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Alabama Senate bans nearly all abortions, including…

Alabama passes near-total abortion ban with no exceptions for rape or incest: 25 to 6 vote becomes most restrictive anti-abortion measure passed since Roe v. Wade was decided in 1973

  • Alabama passes bill outlawing nearly all abortions – including those in rape cases
  • Under the bill, the only exceptions are to safeguard the health of the mother 
  • The 25 to 6 vote makes it the most restrictive anti-abortion measure passed since Roe v. Wade was decided in 1973 
  • The landmark case ruled that a Texas law banning women from the right to an abortion except to save the life of the mother was unconstitutional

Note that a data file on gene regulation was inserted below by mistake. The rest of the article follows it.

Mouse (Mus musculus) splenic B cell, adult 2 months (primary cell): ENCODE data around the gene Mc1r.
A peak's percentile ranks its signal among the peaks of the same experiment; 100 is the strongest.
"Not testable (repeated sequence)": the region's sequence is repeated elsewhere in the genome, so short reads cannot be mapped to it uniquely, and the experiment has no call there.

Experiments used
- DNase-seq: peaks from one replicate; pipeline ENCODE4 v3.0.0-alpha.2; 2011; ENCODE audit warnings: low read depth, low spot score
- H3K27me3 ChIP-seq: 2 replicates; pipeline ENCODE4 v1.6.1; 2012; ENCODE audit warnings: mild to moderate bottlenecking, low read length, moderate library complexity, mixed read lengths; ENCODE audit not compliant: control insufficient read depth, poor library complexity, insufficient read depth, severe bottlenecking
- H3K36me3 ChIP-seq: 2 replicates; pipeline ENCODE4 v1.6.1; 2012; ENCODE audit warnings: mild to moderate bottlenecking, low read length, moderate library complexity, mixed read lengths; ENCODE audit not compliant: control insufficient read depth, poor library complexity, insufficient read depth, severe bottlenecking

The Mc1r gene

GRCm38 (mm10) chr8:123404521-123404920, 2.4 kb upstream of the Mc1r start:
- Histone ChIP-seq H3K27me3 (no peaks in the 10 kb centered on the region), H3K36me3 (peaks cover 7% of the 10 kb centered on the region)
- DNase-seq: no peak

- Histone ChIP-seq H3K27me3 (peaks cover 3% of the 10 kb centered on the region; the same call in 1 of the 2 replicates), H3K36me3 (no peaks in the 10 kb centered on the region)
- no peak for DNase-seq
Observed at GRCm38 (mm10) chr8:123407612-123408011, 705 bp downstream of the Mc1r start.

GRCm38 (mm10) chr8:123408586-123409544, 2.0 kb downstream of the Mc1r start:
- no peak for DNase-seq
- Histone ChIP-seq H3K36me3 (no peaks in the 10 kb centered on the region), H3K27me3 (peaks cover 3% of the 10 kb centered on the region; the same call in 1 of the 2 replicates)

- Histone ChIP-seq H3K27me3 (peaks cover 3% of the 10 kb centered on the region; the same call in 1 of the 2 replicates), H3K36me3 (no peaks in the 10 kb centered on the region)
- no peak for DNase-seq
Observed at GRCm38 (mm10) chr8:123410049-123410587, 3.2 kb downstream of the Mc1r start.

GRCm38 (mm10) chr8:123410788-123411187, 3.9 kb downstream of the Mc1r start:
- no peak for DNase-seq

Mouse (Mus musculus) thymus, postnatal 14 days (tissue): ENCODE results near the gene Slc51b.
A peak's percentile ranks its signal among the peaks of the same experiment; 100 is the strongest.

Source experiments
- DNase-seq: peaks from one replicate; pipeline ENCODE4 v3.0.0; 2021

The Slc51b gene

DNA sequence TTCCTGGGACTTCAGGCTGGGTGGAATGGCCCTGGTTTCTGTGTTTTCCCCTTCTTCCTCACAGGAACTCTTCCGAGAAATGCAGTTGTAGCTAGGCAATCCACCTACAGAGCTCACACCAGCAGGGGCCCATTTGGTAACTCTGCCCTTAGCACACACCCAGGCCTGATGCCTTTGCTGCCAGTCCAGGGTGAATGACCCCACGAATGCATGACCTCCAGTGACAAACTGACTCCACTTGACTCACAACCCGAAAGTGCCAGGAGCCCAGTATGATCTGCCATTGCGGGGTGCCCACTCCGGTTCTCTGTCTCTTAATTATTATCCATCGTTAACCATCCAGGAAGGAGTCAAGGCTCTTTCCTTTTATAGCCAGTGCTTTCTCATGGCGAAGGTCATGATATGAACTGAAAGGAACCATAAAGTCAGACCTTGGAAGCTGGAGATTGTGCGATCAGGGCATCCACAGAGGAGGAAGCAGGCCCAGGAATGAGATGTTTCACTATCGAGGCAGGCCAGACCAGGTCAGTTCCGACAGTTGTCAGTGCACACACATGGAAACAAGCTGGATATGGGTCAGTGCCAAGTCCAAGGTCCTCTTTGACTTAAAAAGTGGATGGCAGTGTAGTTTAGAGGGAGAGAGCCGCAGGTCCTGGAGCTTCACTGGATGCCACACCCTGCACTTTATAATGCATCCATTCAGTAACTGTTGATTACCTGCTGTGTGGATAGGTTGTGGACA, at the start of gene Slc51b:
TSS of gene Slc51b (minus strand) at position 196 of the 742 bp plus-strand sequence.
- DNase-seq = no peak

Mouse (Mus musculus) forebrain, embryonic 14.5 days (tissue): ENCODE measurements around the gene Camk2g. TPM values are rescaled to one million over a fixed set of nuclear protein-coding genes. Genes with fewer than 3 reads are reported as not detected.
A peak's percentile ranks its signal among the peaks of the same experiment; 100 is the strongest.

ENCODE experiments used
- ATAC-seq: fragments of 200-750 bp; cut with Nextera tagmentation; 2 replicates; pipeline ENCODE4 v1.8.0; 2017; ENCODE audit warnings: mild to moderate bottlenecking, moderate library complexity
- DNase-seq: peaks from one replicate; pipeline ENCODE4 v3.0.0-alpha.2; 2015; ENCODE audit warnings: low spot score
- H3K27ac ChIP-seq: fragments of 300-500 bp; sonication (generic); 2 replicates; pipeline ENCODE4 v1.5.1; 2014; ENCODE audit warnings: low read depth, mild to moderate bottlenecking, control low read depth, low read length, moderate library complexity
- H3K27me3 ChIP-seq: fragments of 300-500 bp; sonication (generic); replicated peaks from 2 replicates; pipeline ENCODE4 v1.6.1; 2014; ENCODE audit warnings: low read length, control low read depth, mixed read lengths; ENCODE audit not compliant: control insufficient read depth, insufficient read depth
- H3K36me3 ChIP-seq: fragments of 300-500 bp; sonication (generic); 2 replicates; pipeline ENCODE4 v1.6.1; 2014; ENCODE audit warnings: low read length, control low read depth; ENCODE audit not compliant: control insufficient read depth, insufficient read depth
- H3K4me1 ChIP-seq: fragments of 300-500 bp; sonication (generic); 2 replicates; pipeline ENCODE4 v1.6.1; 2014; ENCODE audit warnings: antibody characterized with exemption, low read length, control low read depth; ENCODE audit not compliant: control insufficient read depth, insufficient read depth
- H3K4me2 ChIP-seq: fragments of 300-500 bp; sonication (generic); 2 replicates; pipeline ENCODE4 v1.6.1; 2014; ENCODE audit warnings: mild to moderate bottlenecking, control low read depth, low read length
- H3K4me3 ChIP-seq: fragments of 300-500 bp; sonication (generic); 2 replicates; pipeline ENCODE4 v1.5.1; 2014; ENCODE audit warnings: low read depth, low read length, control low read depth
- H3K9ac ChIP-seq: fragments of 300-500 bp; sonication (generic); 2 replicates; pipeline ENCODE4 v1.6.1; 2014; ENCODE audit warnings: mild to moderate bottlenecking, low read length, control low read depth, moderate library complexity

• Legislation to restrict abortion rights has been introduced in 16 states this year 

Alabama lawmakers passed a bill on Tuesday banning nearly all abortions, including those in rape and incest cases.

The 25 to 6 vote makes it the most restrictive anti-abortion measure passed since the landmark Roe v. Wade case in 1973, which ruled that depriving women of the right to an abortion except to save the mother’s life was unconstitutional.

Under the Alabama bill, the only exceptions are to safeguard the health of the mother, while doctors who carry out abortion procedures could face 10 years in prison for attempting an abortion and 99 years for carrying out the procedure.

The bill comes as part of a multi-state effort to have the U.S. Supreme Court reconsider a woman’s constitutional right to an abortion. Georgia recently signed into law a so-called heartbeat bill to outlaw abortion after a fetal heartbeat is detectable – typically around the six week mark.